Moving from a discussion of an empty gesture from the White House to a potentially more substantive one, the big news Friday is that President Barack Obama is preparing to put forth his long awaited budget proposal. That word -- "news" -- probably belongs in scare quotes, because as it turns out, nothing that Obama is proposing deviates in any recognizable way from anything else he's been proposing -- a "balanced approach" that includes line item budget cuts, calls for new revenue, and "entitlement reforms." As Matt Yglesias points out, the zingy detail that everyone will be lathering up on is the fact that Obama is proposing "cuts to Medicare and cuts to Social Security via the adoption of a less generous cost of living adjustment."
But this is the same as it ever was. If we go back in time, Obama has been on a continual pursuit of a "balanced approach." The only major difference between his second-term approach and his first-term approach is the fact that during his first term, Obama made clear his explicit desire to reset the Bush-era tax cuts by shifting the rates on incomes of $250,000 and above to Clinton-era levels. Republican opposition to this was never a difficult matter to get one's head around, but Obama's reelection -- coupled with the vagaries of the so-called "fiscal cliff" -- made changing those tax cuts a fait accompli. Though we should recall that in the eleventh hour, Obama backslid a little bit and agreed to move off the $250,000 per year demand, amending it to $400,000.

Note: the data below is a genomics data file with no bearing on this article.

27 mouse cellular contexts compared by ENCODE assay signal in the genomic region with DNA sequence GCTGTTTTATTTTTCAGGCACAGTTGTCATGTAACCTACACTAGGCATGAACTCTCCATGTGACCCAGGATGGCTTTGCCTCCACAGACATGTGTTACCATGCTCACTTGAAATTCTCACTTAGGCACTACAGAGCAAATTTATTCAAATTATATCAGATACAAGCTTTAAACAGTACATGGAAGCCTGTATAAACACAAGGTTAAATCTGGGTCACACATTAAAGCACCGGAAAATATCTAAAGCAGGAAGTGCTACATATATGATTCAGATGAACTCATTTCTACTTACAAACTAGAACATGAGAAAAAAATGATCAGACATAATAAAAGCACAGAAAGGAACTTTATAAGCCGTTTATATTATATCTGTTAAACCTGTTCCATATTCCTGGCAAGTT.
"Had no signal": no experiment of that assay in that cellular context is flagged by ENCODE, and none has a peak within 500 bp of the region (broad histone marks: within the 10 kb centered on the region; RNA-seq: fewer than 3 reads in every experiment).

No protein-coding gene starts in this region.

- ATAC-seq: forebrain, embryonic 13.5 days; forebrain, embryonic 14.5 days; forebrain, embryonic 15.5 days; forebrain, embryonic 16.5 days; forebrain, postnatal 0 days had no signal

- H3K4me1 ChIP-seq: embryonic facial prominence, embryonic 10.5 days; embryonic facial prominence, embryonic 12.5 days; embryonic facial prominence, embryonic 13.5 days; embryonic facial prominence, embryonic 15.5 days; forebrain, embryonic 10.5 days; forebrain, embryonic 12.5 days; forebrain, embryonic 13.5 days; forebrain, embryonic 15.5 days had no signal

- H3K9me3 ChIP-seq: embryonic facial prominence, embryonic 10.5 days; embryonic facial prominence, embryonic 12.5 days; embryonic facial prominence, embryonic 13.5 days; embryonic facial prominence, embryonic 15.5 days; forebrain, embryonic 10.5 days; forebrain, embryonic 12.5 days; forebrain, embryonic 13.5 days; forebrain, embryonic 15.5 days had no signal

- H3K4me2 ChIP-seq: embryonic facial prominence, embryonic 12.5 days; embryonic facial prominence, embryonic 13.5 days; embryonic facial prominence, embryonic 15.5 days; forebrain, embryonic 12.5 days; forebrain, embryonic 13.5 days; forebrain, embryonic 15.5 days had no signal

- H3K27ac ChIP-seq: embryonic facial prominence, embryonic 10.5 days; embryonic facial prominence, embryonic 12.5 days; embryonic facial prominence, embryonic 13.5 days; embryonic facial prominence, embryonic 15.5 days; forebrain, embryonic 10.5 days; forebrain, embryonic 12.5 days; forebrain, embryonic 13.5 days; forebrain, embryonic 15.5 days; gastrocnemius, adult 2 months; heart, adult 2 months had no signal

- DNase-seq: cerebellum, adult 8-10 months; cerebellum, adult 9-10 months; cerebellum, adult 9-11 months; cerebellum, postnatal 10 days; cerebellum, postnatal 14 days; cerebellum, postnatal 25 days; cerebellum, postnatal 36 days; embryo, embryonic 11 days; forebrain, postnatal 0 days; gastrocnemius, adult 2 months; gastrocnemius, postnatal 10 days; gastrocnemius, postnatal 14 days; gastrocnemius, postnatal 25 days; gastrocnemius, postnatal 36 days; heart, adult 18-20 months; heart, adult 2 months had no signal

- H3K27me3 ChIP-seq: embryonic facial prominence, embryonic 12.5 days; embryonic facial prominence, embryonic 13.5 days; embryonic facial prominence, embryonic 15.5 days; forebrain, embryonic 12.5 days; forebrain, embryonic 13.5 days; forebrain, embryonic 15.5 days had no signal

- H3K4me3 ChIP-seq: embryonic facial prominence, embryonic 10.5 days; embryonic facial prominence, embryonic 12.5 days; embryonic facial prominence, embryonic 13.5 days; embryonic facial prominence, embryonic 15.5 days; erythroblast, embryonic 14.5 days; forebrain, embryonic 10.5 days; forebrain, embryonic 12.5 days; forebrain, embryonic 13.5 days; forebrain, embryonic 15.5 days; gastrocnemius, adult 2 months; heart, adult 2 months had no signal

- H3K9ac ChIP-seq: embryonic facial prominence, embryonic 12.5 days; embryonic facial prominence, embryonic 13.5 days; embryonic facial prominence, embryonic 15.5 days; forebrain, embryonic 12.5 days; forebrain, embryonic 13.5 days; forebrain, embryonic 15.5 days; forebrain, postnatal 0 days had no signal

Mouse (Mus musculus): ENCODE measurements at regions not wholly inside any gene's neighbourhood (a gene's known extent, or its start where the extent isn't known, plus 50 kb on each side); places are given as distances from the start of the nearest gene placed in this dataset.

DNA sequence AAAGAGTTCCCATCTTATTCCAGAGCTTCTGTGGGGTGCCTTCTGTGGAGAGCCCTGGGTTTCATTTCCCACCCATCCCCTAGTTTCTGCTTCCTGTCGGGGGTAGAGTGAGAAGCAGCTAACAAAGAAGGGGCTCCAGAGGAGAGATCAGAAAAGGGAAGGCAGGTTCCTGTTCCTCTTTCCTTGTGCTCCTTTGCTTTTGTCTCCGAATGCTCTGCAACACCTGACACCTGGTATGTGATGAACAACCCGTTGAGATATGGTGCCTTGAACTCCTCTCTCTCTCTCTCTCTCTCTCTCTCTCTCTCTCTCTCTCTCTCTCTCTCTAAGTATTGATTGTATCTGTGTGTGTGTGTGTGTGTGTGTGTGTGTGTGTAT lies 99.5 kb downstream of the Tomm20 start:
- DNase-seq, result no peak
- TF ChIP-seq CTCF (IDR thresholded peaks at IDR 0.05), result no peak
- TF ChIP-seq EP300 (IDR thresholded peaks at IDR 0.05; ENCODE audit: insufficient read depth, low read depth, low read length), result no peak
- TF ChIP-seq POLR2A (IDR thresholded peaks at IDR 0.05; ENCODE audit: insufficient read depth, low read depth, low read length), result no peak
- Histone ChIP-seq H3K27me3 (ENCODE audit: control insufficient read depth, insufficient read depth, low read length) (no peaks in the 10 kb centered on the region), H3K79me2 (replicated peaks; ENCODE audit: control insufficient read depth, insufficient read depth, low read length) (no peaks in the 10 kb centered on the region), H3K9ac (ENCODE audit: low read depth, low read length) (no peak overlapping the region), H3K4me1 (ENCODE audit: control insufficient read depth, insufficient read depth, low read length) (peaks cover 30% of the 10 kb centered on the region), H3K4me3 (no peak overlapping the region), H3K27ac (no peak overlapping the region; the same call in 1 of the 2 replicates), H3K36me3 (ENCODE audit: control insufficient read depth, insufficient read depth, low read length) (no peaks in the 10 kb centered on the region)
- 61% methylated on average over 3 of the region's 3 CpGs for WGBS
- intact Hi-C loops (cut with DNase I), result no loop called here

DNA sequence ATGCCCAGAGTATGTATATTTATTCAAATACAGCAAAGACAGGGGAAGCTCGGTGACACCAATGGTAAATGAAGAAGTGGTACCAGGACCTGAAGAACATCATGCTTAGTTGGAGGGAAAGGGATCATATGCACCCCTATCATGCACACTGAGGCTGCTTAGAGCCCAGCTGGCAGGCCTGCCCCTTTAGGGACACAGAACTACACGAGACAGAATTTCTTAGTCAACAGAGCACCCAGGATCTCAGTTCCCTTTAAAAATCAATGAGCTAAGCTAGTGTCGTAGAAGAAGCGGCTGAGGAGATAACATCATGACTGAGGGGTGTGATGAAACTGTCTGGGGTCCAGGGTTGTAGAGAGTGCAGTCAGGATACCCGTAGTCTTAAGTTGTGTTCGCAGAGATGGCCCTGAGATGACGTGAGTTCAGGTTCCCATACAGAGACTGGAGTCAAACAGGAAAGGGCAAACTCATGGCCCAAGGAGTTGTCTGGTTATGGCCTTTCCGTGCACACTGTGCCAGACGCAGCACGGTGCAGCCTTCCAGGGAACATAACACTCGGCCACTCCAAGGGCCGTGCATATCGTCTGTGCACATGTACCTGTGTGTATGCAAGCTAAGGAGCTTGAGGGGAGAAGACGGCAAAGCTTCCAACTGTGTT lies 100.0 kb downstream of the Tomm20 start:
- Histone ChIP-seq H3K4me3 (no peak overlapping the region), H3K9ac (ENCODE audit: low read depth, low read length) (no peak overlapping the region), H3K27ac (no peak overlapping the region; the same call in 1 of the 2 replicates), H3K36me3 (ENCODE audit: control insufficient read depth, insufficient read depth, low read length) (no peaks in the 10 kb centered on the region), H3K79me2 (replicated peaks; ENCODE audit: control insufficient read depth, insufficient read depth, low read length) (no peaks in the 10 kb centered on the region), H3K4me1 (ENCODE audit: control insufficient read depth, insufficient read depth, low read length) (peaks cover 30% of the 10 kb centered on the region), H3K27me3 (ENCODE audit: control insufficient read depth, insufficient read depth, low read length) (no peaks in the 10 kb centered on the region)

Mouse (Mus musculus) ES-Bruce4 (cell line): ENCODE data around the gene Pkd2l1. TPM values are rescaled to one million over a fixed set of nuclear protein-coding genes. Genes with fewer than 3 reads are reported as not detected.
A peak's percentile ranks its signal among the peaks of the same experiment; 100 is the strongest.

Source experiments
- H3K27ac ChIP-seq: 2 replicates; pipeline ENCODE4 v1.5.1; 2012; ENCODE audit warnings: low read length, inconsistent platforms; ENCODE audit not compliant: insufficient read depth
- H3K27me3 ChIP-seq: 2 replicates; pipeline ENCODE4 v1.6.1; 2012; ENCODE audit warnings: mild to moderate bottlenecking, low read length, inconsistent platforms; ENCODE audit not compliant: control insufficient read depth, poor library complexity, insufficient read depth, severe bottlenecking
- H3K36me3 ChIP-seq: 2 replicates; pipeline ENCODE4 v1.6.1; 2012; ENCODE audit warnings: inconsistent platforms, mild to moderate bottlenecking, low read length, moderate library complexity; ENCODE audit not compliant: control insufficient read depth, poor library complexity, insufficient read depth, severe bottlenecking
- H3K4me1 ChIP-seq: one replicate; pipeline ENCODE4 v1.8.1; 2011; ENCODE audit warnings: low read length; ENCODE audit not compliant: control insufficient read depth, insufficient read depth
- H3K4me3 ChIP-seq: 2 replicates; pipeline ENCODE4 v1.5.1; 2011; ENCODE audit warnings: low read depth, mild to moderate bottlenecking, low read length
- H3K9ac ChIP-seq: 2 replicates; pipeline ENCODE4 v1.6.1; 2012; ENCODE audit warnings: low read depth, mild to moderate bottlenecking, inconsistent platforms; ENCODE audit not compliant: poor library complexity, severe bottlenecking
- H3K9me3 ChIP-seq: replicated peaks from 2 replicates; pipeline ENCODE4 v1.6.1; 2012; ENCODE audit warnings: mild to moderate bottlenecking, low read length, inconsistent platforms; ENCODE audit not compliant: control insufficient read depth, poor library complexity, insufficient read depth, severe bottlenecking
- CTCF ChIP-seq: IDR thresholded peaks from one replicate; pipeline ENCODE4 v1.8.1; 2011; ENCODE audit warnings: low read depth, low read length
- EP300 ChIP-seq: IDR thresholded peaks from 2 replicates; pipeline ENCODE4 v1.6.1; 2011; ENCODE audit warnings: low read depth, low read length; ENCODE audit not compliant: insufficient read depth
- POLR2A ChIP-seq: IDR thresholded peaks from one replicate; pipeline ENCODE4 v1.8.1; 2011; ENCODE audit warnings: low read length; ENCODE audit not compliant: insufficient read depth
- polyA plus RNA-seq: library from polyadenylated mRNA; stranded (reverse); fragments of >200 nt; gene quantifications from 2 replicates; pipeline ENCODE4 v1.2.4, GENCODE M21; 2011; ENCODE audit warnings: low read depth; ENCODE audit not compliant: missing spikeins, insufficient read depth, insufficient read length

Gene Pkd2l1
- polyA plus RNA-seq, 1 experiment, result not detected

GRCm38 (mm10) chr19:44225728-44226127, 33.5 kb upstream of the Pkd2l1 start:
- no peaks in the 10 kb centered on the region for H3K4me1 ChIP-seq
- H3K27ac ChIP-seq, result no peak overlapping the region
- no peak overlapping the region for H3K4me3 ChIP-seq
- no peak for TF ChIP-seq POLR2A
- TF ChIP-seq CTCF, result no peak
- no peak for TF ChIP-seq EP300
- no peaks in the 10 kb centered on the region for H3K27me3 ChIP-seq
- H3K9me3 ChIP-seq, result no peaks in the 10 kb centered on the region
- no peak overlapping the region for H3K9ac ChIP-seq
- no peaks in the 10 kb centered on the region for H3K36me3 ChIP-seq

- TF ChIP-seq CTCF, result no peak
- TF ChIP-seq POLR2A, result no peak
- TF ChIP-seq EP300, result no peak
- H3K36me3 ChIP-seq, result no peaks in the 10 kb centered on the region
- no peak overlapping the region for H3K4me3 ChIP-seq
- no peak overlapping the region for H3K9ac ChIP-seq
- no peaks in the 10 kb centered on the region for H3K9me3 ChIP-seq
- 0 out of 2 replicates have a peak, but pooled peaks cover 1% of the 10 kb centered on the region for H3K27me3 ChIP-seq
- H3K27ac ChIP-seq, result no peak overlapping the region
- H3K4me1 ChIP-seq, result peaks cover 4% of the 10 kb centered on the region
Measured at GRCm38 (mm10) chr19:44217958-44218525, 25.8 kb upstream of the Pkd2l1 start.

Since then, the deal that Obama's been informally offering is very easy to understand -- he is offering favorable-to-conservatives terms on New Deal-era entitlement cuts and 200 some-odd pages of budget cuts, and in exchange, he wants the revenues through tax reform and loophole closures that the GOP's White House aspirants ran on in 2012.
Knowing that Obama is trying to essentially give congressional Republicans what they want in exchange for more stuff they want, lots of people are confused why a deal hasn't been made. The problem, of course, is that Obama is offering this, and congressional Republicans have decided that it's "bad politics" to take anything Obama is offering. If this deal had been forcibly extracted from the president -- say, Obama cried "Uncle!" after Mitch McConnell and John Boehner knocked him down in the Rose Garden, stripped him to his briefs and humiliated him by covering him in mayonnaise -- this would be a done deal.